San Francisco is home to many beautiful churches, and among its most impressive is St. Ignatius. Located on the campus of the University of San Francisco, its twin spires and dome built in the “Jesuit Baroque” style make it a notable feature of the San Francisco skyline. Its interior is impressive as well, with its high ceiling, magnificent arches and columns, impressive main and side altars and beautiful stained glass windows and art, all of which has been well maintained through the years.

Italian Jesuits settled in the Pacific Northwest and made their way to California, said Jesuit Father Greg Bonfiglio, the pastor of St. Ignatius. The current St. Ignatius is actually the fifth church constructed, at a site suggested by engineer John Pope and a design proposed by famous church architect Charles Devlin. The church was officially dedicated Aug. 2, 1914.

Father Bonfiglio came to the church after serving in Sacramento for 13 years. It was a change he was happy to make. He explained, “I love being a priest; I enjoy pastoral work. Working in a parish, I get to devote more time each week exclusively to being a priest.”

He continued, “Our church is built on a bluff, and is a prominent part of the skyline from many places in the city. It’s pretty remarkable. The church is a great symbol of God’s presence in San Francisco.”

While plant maintenance is a challenge with any historic building, St. Ignatius is structurally sound. Father explained, “My predecessor [Father Charles Gagan, pastor 1994-2012] did a phenomenal job with restoration and renovation. We’re in really good shape.”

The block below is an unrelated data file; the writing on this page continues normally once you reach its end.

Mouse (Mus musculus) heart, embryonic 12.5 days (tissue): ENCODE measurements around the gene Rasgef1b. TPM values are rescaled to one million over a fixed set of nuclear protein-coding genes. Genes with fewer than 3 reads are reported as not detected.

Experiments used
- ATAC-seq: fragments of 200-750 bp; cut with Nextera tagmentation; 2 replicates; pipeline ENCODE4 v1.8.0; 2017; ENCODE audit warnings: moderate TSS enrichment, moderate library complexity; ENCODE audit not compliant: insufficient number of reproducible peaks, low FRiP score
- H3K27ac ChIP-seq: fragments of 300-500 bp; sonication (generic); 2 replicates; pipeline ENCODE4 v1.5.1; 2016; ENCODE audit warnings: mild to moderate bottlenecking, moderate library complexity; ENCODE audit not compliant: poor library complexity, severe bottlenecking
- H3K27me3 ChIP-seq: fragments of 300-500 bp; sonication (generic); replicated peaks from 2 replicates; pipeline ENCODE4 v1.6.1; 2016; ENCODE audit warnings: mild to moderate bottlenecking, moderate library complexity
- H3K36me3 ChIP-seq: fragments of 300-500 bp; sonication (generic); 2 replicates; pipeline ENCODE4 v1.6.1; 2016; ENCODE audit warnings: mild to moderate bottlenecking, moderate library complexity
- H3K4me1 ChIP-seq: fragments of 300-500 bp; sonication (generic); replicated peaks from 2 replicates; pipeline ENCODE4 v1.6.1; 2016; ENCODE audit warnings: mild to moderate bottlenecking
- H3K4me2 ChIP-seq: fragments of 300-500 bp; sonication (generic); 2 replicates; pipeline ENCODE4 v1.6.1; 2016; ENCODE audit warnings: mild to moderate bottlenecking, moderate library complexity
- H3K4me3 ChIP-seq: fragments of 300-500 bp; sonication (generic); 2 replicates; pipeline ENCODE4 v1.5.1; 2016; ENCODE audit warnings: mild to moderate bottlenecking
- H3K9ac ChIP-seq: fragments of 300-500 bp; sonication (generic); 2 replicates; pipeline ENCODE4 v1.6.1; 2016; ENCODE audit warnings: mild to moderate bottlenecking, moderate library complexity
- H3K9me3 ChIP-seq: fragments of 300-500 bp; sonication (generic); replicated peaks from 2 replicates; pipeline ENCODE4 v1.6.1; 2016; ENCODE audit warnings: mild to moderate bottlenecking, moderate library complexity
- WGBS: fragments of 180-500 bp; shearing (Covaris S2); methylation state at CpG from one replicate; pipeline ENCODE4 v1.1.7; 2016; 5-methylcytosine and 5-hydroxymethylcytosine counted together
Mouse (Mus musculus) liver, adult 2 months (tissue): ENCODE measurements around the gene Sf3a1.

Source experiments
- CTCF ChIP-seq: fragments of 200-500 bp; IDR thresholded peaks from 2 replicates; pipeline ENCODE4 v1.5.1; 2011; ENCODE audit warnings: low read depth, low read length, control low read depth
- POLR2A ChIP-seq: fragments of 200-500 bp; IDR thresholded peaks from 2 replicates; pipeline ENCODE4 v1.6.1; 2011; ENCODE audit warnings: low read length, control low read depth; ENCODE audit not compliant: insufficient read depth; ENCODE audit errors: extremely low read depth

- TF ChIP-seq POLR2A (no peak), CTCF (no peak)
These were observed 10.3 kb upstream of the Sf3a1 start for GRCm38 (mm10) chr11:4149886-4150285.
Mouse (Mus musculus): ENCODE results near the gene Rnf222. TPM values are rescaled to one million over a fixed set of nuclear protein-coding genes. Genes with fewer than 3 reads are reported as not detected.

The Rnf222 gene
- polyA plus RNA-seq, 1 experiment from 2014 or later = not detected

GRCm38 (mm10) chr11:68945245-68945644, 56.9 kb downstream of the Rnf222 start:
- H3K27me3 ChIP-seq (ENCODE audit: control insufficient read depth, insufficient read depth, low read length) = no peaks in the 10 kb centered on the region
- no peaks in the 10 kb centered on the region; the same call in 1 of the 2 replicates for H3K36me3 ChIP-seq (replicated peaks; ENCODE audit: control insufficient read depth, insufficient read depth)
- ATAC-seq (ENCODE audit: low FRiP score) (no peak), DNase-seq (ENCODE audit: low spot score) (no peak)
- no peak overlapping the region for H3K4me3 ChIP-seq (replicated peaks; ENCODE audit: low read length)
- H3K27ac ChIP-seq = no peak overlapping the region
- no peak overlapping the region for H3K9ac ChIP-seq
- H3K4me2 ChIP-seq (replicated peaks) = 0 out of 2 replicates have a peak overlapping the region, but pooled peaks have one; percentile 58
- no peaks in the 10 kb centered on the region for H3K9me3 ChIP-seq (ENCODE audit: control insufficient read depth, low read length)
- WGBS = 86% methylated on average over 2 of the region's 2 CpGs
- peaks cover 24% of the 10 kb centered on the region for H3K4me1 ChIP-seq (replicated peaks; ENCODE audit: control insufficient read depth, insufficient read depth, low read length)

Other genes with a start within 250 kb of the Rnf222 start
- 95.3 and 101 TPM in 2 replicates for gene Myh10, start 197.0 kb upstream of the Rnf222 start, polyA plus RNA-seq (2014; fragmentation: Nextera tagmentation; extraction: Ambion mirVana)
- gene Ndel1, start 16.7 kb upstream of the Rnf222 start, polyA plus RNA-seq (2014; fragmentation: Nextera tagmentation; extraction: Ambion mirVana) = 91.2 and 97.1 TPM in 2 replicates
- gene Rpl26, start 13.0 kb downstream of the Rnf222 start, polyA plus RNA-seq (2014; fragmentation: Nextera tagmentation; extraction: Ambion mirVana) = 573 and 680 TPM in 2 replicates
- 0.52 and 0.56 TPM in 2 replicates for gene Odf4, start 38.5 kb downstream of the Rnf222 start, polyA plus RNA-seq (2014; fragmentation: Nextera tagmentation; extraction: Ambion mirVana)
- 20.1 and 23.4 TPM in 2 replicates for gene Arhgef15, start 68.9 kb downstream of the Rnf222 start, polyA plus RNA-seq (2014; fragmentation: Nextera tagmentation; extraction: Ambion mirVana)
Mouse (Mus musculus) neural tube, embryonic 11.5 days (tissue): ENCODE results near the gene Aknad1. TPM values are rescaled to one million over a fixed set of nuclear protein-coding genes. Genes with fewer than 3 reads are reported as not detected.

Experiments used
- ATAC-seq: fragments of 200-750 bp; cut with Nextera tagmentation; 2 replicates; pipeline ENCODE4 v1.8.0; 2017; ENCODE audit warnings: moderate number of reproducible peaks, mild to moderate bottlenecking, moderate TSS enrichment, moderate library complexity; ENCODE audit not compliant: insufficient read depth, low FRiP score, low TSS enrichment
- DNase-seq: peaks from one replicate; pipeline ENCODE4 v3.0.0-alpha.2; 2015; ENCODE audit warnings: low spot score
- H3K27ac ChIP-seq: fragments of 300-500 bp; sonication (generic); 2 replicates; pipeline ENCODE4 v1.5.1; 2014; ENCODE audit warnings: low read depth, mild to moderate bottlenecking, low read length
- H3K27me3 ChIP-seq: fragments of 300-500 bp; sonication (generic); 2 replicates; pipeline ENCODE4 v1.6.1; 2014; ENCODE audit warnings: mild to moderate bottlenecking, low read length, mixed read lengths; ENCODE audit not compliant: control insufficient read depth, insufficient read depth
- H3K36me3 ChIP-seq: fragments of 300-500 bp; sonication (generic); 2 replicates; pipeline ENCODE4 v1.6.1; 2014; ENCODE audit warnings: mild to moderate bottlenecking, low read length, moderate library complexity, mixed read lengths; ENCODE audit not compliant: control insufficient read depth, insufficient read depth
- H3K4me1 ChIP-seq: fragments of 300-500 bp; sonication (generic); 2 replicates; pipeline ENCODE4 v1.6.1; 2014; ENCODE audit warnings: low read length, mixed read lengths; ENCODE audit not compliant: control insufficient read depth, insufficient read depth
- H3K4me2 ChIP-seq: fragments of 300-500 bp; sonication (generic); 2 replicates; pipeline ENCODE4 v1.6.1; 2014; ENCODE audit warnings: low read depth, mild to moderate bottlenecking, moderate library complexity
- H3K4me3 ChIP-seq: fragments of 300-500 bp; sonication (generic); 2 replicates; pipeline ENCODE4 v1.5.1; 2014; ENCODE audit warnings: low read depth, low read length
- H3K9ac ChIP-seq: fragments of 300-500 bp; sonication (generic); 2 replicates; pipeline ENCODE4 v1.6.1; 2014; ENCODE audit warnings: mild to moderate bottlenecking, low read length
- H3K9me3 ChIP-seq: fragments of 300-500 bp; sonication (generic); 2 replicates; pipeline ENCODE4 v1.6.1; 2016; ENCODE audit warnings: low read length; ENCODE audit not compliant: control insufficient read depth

The parish roof, for example, had leaked since the parish’s opening. Father Gagan initiated a successful capital campaign to repair it as well as attend to other desperately needed construction projects.

 

Awed by St. Ignatius’ Beauty

For much of its history, St. Ignatius was designated as a university chapel. In 1994, it reverted to parish status, serving a relatively small geographic area taken from the boundaries of surrounding parishes. Father said the pastoral team is looking at programs to build community among the disparate groups of parishioners, as well as to foster spirituality.

While some come for the spirituality, others are drawn by the beauty of the church itself. Ray Frost, retired sacristan, is still awed by St. Ignatius’ beauty. He said, “The church itself is so well balanced, it has a coherent unity that is rare,” he said. “The main and side altars, the arches, stained glass windows … they all fit together so well.”

His favorite aspect of the church is the Guadalupe altar, dedicated by Father Gagan in 1999. He remarked, “Father Gagan wanted that altar in place for the New Millennium. It’s a beautiful work of art.”

Anyone visiting the church can be overwhelmed by its beauty, he continued, but most importantly, “It’s a wonderful place to pray. It’s majestic and beautiful, but it also has an intimacy that believers find appealing.”